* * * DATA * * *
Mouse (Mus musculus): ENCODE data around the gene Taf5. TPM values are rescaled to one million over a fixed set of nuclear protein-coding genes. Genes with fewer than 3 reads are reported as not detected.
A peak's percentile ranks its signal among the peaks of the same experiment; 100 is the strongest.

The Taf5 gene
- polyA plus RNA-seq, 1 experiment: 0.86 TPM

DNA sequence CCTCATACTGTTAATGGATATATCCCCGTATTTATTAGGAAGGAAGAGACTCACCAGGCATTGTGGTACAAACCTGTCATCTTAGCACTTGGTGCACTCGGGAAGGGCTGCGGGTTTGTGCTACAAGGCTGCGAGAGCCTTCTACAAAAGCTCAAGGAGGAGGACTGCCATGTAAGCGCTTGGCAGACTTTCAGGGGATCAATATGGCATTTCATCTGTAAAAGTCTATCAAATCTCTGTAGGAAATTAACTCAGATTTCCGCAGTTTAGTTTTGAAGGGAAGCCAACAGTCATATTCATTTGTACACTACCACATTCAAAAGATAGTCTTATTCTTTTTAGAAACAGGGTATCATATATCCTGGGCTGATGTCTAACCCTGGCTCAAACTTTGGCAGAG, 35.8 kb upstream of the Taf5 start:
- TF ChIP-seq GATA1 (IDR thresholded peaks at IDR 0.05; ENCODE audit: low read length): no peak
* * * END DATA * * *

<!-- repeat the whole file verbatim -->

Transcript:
Mouse (Mus musculus): ENCODE data around the gene Taf5. TPM values are rescaled to one million over a fixed set of nuclear protein-coding genes. Genes with fewer than 3 reads are reported as not detected.
A peak's percentile ranks its signal among the peaks of the same experiment; 100 is the strongest.

The Taf5 gene
- polyA plus RNA-seq, 1 experiment: 0.86 TPM

DNA sequence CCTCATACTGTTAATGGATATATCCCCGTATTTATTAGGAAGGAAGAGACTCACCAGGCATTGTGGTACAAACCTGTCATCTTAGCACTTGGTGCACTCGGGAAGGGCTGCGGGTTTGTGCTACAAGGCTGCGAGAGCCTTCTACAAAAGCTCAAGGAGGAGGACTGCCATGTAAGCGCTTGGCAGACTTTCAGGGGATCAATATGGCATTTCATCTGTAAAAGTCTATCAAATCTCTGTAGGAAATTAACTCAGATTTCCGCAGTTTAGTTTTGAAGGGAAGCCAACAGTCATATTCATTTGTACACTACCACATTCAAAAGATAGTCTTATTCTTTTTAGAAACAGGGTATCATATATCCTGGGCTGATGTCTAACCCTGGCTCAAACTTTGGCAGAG, 35.8 kb upstream of the Taf5 start:
- TF ChIP-seq GATA1 (IDR thresholded peaks at IDR 0.05; ENCODE audit: low read length): no peak